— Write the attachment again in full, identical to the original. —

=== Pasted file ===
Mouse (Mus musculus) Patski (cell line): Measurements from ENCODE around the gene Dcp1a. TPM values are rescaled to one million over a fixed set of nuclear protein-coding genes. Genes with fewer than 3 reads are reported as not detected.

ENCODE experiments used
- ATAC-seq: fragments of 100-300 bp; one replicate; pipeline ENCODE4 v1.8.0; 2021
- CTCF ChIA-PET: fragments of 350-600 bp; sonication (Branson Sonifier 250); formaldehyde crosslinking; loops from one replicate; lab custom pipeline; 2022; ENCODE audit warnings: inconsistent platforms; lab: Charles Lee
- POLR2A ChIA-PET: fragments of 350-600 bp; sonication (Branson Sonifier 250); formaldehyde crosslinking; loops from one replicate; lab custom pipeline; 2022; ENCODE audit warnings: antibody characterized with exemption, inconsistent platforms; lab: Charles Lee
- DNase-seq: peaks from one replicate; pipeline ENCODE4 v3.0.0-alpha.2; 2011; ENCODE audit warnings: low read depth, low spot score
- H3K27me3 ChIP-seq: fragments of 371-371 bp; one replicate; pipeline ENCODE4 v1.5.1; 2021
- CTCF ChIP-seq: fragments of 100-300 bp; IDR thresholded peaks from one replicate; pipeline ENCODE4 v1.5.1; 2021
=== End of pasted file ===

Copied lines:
Mouse (Mus musculus) Patski (cell line): Measurements from ENCODE around the gene Dcp1a. TPM values are rescaled to one million over a fixed set of nuclear protein-coding genes. Genes with fewer than 3 reads are reported as not detected.

ENCODE experiments used
- ATAC-seq: fragments of 100-300 bp; one replicate; pipeline ENCODE4 v1.8.0; 2021
- CTCF ChIA-PET: fragments of 350-600 bp; sonication (Branson Sonifier 250); formaldehyde crosslinking; loops from one replicate; lab custom pipeline; 2022; ENCODE audit warnings: inconsistent platforms; lab: Charles Lee
- POLR2A ChIA-PET: fragments of 350-600 bp; sonication (Branson Sonifier 250); formaldehyde crosslinking; loops from one replicate; lab custom pipeline; 2022; ENCODE audit warnings: antibody characterized with exemption, inconsistent platforms; lab: Charles Lee
- DNase-seq: peaks from one replicate; pipeline ENCODE4 v3.0.0-alpha.2; 2011; ENCODE audit warnings: low read depth, low spot score
- H3K27me3 ChIP-seq: fragments of 371-371 bp; one replicate; pipeline ENCODE4 v1.5.1; 2021
- CTCF ChIP-seq: fragments of 100-300 bp; IDR thresholded peaks from one replicate; pipeline ENCODE4 v1.5.1; 2021